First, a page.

I’m still only noodling with my ideas on this, but I have been doing some serious reading and want to commit to writing at least one paper. So, I’m happy to post more about it next week. I think we are interested in quite different things, but, I’d be very interested in knowing more about what you are doing. If you’d like to write a guest post, let me know. The short answer of what I am doing is that I am interested in the institution of AIS and the process of talent identification, and the idea of explicit state policy to maximize

      So in other words rather than being interested in males vs. females, I’m interested how some females become elite athletes in some sports and others do not. I was particularly inspired into a spate of reading in outlets like the Journal of Sport Science about women’s skeleton. The most well-known one being:

      Nicola Bullock , Jason P. Gulbin , David T. Martin , Angus Ross , Terry Holland & Frank Marino (2009) Talent identification and deliberate programming in skeleton: Ice novice to Winter Olympian in 14 months, Journal of Sports Sciences, 27:4, 397-404

      Are you familiar with this work? Have you been involved with AIS? Can we interview you on this blog?


      1. The question of how and why certain governments structure their sports development programs in particular ways is also of interest to me. In Australia, in my opinion, the work of the Australian Sports Commission (who fund the AIS) is very much a product of us being a “colonial outpost”, driven to prove ourselves and maintain a certain idea of our national identity by batting above our average (to use cricket terminology). This means, amongst other things, that certain sports are appealing to the ASC to invest in over others.

        You will see for instance that in track and field, funding goes primarily towards the more “technical” events that require specialized coaching etc, rather than the free-for-all events such as middle distance running. So Australia’s competitive advantage in track and field is considered to be in events like race walking. They’re events where for various reasons, the prospects of a medal are pretty good. Events like the 800, 1500, 5km etc are NOT on the ASC’s priority list. Money goes where the gold medals flow.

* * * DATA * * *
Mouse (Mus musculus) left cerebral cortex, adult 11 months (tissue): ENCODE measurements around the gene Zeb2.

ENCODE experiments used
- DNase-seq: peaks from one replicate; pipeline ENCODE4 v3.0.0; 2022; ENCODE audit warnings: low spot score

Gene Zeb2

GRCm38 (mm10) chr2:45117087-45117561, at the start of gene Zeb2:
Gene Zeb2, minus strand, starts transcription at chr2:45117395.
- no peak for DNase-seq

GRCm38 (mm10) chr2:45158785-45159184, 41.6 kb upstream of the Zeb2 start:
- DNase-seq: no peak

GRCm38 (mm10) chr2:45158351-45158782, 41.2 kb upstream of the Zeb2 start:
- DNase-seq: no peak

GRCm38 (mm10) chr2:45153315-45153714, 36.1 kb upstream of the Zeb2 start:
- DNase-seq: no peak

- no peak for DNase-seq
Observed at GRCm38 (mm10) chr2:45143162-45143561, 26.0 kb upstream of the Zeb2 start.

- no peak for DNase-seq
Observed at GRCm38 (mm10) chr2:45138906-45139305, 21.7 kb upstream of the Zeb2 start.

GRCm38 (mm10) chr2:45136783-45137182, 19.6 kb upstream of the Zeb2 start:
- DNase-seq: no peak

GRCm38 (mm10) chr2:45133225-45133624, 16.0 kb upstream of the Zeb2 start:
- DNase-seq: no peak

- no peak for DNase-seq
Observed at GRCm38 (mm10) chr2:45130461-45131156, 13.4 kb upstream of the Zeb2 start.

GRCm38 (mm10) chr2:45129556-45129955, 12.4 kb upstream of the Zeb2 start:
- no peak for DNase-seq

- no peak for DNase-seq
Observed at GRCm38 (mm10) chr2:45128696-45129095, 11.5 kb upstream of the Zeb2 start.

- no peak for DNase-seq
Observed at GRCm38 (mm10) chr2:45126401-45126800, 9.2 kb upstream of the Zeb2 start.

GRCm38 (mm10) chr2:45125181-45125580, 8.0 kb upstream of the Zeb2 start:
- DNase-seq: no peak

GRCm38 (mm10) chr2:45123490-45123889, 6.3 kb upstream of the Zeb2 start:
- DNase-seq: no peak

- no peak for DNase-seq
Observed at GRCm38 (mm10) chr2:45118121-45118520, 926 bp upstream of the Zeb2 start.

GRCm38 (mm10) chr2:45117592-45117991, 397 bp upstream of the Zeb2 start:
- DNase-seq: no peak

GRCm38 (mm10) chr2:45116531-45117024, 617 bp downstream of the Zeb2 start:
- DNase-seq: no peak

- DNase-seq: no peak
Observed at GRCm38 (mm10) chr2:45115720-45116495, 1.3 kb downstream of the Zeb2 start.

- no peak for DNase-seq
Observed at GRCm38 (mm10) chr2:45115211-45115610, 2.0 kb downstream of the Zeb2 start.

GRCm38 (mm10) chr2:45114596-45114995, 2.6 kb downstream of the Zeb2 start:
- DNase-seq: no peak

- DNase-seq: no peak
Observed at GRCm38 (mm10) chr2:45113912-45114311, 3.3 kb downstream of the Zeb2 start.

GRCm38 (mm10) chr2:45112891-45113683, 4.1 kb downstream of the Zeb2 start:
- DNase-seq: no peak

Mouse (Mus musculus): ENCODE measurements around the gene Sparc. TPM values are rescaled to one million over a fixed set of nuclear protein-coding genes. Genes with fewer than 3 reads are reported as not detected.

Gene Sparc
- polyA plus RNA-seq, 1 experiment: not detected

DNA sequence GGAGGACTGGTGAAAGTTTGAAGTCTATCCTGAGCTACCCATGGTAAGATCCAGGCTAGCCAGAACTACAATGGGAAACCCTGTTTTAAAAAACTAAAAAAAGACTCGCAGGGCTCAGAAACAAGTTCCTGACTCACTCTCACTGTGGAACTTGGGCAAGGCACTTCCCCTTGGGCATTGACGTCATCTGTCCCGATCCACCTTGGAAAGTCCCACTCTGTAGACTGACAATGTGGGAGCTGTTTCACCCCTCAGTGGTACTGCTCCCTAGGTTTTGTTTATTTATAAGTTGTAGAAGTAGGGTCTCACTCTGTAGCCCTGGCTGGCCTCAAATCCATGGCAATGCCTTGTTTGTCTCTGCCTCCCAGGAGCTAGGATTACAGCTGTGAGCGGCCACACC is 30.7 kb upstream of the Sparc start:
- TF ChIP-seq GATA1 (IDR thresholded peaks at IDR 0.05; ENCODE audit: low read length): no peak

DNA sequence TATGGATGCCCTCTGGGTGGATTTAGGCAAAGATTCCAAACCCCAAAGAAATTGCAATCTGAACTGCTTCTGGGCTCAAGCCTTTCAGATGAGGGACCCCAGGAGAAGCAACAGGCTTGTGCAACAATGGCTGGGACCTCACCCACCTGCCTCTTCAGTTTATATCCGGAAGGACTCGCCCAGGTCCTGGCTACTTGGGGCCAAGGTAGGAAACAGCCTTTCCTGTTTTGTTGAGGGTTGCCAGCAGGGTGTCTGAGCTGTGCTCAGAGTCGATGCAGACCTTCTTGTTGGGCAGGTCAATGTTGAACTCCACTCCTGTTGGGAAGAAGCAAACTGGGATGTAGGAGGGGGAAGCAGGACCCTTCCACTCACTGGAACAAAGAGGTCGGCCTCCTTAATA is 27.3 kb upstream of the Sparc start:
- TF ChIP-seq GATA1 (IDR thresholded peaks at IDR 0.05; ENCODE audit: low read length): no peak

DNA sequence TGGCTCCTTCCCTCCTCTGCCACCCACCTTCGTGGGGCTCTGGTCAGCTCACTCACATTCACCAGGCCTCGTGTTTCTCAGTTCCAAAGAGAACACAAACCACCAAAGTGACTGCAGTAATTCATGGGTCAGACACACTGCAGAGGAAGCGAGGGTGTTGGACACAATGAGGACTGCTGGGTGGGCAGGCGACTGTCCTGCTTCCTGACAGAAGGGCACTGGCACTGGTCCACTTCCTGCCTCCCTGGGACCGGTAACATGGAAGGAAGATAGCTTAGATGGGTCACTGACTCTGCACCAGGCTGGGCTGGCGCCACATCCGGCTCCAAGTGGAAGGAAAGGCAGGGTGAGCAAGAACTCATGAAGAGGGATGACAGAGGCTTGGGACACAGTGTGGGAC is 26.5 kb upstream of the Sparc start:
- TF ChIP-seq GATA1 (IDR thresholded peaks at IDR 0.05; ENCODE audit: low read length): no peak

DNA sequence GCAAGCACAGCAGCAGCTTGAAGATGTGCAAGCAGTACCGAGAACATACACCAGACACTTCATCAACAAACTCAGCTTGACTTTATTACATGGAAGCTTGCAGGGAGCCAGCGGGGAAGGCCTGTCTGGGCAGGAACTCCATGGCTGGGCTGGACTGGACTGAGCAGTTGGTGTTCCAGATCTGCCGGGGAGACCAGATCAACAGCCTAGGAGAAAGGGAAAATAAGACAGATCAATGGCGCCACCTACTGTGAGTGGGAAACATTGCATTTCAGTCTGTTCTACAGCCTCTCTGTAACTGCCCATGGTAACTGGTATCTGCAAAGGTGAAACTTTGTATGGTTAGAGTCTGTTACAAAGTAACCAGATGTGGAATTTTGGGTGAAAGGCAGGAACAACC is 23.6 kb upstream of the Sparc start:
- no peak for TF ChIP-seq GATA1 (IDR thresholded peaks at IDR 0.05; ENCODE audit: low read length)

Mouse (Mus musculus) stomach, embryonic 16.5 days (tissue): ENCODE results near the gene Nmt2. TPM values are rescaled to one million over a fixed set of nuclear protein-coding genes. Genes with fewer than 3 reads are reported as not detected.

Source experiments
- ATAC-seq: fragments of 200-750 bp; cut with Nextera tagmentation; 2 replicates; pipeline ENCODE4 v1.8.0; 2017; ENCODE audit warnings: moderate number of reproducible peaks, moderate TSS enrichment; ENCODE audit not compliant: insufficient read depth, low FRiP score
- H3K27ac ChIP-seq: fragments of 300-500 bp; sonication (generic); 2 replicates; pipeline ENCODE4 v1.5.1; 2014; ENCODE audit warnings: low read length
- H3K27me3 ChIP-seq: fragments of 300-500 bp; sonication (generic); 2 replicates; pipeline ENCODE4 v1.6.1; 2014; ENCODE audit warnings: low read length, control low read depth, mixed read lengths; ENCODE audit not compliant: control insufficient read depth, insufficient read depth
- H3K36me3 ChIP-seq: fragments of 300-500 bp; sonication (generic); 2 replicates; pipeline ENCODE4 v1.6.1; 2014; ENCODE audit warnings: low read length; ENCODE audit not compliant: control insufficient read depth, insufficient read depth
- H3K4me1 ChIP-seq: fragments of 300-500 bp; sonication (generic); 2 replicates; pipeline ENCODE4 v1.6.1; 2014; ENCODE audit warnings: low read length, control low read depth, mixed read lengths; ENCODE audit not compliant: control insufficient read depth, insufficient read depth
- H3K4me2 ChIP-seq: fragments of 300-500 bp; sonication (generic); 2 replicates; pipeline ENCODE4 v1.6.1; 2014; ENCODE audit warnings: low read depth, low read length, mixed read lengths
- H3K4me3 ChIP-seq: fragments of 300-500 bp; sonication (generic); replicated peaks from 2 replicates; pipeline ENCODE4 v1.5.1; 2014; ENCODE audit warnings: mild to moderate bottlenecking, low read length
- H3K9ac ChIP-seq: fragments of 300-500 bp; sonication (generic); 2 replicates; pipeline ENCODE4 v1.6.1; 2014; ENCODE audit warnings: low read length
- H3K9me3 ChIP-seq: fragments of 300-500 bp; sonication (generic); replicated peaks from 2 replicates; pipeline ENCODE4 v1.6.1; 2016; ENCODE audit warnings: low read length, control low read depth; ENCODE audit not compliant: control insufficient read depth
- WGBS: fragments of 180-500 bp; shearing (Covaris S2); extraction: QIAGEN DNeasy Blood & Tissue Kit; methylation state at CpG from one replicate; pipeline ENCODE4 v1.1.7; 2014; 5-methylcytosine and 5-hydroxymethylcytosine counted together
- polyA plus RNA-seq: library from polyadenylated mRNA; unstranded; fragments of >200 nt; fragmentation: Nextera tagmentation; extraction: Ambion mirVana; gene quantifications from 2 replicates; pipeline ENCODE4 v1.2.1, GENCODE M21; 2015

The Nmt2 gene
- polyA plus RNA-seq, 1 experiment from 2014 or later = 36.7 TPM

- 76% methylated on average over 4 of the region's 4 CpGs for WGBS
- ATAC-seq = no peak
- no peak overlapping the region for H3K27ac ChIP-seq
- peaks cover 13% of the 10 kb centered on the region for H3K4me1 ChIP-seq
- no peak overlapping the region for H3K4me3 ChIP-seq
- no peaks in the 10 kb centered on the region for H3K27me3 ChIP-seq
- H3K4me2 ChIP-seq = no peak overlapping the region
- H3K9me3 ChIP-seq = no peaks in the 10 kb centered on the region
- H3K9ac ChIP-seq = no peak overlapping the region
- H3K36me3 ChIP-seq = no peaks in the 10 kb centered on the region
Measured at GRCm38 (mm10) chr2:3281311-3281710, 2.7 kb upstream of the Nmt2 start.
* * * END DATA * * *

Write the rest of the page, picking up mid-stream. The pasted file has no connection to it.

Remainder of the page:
Partly because of this, I was never an athlete at the AIS. I received my funding through the VIS, the Victorian Institute of Sport. All states have a state sports institution, which is connected to the AIS, but which receive their funding from both the state government and the ASC. At least, that’s my understanding. In track and field, middle distance events are not supported by the AIS, meaning there is no program for middle distance runners at the AIS. So, it’s somewhat complicated but fascinating. There’s a definite logic to the system.

        I’d be glad to be interviewed though I’m not sure if I’m what you’d be after given I wasn’t ever an AIS athlete. I would also be happy to do a guest blog!

        And yes, I am a grad student in Sociology at UW Madison and an Olympian :-) no joke. I haven’t been researching sport to date but I’m considering doing so in the future. So many fascinating debates to engage with!


      2. For the record, I was the chair who emailed Jeremy to tell him we’d voted him tenure and wasn’t believed. Bob forwarded Jeremy’s email to me. Sometimes paranoia is charming, but sometimes it’s a little too over the top. In any event, this story Jeremy tells is for real the truth; he really did it. [and sorry for messing up your feed; I initially put the reply in the wrong place.]


      3. I believed you… that just didn’t stop me from double-checking. Bear in mind I’m the same guy who wouldn’t let anyone plan any sort of post-dissertation defense event for him because he was worried that he might not pass – even though my diss was well over 500 pages and contained chapters already published in ASR and AJS (and I had a job waiting for me at Madison!). As you say, sometimes paranoia is charming, and sometimes it’s over the top.


      4. Madeline: Yes, your comment here alone hints at all manner of super-interesting stuff. I mean, to an American sensibility, even just the vague idea of having a priority ordering in track that places “race walking” over “events that involve running” is by remarkable. It’s like Moneyball, only on a national scale and where the limiting resource isn’t money but people. Anyway, if you did ever want to do a guest post, of course you’d be welcome to.